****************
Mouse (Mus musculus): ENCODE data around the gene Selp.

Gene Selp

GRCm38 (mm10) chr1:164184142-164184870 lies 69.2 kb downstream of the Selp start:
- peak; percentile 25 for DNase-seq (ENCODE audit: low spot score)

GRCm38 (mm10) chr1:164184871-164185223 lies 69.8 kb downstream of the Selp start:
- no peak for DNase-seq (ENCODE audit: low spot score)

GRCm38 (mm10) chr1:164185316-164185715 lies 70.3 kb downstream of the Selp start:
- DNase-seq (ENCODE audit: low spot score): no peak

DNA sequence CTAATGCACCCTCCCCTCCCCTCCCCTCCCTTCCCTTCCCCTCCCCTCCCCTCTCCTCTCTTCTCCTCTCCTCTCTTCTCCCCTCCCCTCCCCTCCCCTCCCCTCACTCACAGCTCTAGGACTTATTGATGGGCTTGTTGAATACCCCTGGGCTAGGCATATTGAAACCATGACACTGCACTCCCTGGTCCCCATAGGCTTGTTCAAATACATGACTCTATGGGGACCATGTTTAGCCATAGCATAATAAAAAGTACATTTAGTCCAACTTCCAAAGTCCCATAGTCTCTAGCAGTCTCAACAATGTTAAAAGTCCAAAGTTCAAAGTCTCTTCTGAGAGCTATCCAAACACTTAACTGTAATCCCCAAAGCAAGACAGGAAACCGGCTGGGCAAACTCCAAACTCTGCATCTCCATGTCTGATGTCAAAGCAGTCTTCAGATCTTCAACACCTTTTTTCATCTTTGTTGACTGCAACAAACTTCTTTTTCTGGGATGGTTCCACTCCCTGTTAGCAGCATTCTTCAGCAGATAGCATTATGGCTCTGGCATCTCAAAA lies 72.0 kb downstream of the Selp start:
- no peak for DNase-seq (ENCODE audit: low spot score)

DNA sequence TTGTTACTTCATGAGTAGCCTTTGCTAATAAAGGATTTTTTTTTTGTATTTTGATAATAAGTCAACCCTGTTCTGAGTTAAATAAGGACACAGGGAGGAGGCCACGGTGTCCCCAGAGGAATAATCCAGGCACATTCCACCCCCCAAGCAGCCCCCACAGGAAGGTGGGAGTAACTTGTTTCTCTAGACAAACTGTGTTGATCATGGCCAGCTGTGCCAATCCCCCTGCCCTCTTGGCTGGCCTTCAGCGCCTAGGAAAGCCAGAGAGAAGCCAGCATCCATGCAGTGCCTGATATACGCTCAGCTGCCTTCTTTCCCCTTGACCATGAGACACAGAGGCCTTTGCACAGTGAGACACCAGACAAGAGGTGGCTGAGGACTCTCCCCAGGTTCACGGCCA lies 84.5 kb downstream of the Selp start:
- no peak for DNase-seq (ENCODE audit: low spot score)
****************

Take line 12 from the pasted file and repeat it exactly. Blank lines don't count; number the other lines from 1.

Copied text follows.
- no peak for DNase-seq (ENCODE audit: low spot score)